K28 toxin. As the cytotoxic α-subunit of K28 is only 10.5 kDa, it can enter the nucleus by passive diffusion without the need for an active nuclear import machinery67. However, if the α-subunit is additionally modified and extended by a classical nuclear-localization sequence (NLS), the in vivo toxicity is significantly enhanced owing to faster and more efficient nuclear import mediated by α/β importins in the host cell (F. Reiter and M.J.S., unpublished data). Once in the nucleus, K28-α specifically interacts with host proteins that are essential in eukaryotic cell-cycle control and progression as well as in initiating DNA synthesis in early S phase. Therefore, because K28 targets essential and evolutionarily conserved host proteins with basic cellular functions, resistance mechanisms based on mutations in essential chromosomal genes rarely occur in vivo, and so the K28 virus toxin has developed an 'intelligent' strategy to effectively penetrate and kill its target cell.
In yeast, apoptotic markers such as DNA fragmentation, chromatin condensation, exposure of phosphatidylserine on the outer surface of the plasma membrane, accumulation of reactive oxygen species (ROS) and phenotypic changes can be induced by various factors such as H2O2, cell ageing, acetic acid and α-factor pheromone treatment86,87,88,89. Interestingly, active cell death can also be induced by treating yeast with low doses of viral killer toxins, whereas high toxin concentrations prevent apoptosis and cause necrotic cell killing90. Phenotypic analysis of the pronounced toxin hypersensitivity in glutathione-deficient yeast mutants further confirmed that ROS accumulation is the actual trigger of apoptosis in toxin-treated yeast, as it is known that glutathione acts as a redox buffer that protects cells from damage by reducing the amount of ROS91. Although apoptosis is clearly not the primary lethal effect of viral killer toxins, a chromosomal deletion in the yeast caspase 1 gene YCA1 — which encodes a protein that is required for apoptotic host-cell responses92 — results in markedly reduced toxin sensitivity; therefore, mutations in YCA1 can rescue cells from K28-mediated toxicity. Based on all these observations, it can be concluded that in the natural environment of killer yeast, where the toxin concentration is usually low, the induction of apoptosis has a crucial, if not essential, role in efficient toxin-mediated cell killing90.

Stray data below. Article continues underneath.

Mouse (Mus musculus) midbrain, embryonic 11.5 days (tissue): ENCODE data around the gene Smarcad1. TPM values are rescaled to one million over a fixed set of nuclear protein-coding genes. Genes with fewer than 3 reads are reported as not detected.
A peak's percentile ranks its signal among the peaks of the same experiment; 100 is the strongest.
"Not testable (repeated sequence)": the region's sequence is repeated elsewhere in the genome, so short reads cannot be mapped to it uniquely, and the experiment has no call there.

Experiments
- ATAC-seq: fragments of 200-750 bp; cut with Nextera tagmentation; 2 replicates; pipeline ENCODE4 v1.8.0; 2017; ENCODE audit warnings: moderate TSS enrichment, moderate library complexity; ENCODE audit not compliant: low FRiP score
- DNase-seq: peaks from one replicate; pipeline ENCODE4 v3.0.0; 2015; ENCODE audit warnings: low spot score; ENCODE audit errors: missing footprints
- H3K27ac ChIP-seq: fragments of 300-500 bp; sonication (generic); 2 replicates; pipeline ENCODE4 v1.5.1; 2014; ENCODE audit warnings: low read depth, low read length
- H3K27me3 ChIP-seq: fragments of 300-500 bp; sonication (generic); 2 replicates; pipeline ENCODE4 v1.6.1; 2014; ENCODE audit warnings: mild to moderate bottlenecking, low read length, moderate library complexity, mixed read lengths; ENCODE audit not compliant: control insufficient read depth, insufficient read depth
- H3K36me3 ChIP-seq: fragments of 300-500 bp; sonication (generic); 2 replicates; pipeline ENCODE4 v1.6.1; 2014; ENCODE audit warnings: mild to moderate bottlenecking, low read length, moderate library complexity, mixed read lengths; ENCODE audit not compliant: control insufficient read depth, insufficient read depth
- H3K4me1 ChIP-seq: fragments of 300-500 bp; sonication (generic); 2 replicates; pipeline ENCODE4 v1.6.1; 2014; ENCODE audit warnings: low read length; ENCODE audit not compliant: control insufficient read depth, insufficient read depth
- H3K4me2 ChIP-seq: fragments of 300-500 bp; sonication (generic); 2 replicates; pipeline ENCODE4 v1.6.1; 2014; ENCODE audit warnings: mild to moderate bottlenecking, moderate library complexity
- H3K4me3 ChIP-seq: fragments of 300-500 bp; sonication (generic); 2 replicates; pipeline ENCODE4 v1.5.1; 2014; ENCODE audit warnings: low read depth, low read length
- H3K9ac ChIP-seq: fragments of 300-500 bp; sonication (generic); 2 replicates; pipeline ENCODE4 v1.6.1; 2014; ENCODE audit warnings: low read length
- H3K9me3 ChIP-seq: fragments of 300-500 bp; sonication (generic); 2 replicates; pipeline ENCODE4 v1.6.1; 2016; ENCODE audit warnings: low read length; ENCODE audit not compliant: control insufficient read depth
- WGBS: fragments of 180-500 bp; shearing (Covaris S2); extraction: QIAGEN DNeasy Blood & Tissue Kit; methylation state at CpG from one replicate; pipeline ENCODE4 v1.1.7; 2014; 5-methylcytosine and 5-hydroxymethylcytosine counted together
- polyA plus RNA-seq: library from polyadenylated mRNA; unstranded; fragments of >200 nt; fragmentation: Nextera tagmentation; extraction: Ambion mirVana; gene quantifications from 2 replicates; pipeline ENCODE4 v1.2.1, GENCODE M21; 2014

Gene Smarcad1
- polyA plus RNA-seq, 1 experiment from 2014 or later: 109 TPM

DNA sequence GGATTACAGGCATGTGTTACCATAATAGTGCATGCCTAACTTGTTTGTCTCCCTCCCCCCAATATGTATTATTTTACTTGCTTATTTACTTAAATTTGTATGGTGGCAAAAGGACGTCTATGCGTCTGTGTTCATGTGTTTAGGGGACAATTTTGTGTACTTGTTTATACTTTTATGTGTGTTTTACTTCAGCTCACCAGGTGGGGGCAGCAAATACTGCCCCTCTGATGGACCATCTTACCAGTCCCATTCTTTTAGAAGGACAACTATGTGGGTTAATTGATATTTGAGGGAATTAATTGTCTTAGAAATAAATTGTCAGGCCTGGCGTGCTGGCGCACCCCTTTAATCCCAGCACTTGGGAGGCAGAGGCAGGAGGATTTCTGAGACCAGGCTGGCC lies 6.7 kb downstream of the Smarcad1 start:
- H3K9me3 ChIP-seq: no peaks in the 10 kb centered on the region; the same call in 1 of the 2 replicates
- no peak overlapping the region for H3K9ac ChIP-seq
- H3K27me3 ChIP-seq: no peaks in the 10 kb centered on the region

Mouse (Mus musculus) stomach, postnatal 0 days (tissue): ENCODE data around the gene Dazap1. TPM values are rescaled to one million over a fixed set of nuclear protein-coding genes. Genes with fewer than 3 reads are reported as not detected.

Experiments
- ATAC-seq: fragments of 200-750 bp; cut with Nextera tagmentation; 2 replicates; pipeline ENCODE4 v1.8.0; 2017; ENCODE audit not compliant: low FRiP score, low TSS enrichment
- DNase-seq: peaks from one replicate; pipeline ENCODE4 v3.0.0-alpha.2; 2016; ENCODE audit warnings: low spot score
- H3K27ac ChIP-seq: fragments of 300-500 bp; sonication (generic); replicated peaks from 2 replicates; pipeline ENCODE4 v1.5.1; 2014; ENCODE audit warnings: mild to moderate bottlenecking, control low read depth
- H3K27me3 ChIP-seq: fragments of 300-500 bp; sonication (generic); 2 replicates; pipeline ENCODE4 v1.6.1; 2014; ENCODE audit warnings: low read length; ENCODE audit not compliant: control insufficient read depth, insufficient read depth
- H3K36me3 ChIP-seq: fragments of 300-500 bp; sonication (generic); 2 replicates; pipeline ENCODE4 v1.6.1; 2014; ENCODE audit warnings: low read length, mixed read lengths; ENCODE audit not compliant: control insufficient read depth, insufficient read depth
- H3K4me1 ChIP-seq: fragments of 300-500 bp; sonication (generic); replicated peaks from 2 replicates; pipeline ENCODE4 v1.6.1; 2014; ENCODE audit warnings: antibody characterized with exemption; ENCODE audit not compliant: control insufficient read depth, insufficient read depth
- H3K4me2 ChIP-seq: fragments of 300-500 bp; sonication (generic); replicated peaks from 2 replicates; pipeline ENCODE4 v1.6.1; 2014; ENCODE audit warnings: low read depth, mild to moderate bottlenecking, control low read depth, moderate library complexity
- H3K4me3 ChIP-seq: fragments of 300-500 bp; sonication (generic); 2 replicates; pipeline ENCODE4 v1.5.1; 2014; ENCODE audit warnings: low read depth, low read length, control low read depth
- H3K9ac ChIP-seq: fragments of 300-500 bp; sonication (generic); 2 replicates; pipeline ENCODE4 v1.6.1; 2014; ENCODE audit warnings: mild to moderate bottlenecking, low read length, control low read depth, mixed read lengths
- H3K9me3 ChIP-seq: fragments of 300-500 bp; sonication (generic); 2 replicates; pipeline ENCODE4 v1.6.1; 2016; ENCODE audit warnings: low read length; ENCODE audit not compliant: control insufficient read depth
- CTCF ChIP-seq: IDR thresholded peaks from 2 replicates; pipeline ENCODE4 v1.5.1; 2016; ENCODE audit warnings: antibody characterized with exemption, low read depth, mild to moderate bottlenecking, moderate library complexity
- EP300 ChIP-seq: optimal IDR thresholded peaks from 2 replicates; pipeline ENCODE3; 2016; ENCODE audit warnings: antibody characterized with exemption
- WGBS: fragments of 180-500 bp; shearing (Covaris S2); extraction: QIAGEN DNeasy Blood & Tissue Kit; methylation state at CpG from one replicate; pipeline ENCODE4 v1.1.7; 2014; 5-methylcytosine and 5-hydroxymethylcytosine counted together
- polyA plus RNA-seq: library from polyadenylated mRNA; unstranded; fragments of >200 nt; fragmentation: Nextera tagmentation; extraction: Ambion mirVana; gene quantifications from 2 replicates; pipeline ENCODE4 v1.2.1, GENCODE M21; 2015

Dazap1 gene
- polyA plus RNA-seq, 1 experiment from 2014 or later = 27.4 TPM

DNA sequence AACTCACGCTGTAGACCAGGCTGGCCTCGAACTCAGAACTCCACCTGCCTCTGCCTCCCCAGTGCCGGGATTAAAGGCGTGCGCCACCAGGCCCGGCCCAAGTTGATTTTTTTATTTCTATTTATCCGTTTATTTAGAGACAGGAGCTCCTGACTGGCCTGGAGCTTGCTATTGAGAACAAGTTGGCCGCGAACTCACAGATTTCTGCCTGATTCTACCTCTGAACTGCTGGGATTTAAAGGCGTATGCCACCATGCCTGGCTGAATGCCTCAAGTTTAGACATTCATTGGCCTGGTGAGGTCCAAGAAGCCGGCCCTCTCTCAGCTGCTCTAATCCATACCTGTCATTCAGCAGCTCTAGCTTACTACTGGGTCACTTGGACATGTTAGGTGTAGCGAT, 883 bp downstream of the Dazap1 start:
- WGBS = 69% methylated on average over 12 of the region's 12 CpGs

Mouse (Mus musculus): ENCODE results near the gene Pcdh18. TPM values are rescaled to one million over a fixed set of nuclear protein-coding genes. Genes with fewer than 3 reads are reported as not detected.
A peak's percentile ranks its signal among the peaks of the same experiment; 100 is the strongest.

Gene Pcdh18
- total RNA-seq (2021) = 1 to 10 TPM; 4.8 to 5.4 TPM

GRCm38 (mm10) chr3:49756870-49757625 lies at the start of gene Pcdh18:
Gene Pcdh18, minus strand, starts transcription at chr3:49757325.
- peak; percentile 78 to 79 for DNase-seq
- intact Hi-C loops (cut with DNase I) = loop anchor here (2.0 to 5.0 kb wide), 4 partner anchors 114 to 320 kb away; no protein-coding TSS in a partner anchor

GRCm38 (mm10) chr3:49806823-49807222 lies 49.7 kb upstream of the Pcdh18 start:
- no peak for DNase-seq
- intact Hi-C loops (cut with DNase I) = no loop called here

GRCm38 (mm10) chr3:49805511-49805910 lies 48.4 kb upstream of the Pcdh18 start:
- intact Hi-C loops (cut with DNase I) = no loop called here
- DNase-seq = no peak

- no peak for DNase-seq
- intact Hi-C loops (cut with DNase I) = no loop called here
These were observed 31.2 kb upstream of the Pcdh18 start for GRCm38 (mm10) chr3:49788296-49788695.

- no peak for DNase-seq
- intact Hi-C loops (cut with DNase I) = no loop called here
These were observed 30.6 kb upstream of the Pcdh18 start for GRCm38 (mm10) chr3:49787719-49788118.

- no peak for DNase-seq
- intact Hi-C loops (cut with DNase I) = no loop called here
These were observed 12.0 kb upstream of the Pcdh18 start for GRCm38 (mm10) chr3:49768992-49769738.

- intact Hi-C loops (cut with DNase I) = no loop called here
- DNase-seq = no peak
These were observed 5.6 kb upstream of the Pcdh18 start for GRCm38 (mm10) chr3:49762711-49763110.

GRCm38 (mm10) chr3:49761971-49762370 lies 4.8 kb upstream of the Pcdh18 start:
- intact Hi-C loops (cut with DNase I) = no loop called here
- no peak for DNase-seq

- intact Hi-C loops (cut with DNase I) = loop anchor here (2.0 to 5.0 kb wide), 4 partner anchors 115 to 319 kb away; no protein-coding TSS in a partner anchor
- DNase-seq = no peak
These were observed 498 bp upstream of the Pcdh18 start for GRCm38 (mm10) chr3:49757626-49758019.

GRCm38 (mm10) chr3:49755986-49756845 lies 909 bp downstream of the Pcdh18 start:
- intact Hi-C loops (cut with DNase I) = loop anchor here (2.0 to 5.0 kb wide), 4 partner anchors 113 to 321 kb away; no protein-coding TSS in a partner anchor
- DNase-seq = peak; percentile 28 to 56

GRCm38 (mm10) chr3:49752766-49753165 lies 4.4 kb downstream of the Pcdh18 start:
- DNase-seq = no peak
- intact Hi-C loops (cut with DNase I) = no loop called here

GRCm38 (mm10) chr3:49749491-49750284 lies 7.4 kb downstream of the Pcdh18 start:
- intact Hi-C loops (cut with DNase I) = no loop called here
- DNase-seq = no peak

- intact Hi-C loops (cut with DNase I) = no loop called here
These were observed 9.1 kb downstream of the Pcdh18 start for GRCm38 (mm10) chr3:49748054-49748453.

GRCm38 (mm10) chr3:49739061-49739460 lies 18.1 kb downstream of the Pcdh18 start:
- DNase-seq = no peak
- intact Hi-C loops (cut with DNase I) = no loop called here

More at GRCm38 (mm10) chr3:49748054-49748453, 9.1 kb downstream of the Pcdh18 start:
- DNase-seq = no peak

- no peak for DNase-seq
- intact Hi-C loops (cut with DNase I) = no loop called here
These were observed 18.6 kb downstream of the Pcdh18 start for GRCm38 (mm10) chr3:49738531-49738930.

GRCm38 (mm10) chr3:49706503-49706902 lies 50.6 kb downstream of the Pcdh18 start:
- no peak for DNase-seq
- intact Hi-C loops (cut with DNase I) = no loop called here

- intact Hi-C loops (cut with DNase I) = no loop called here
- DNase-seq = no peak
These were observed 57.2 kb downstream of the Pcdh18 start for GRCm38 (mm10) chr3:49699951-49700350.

In addition to the fact that the primary toxin target has yet to be identified, the question of how immunity is realized in vivo has still to be answered and remains the most intriguing aspect of the killer phenomenon. In killer yeast, functional immunity is essential for cell survival, as the toxins exclusively target and inhibit eukaryotic cell functions. This is in contrast to bacterial protein toxins such as cholera toxin and Shiga toxin, which selectively kill eukaryotes, therefore making immunity and self-defence in a prokaryotic host dispensable.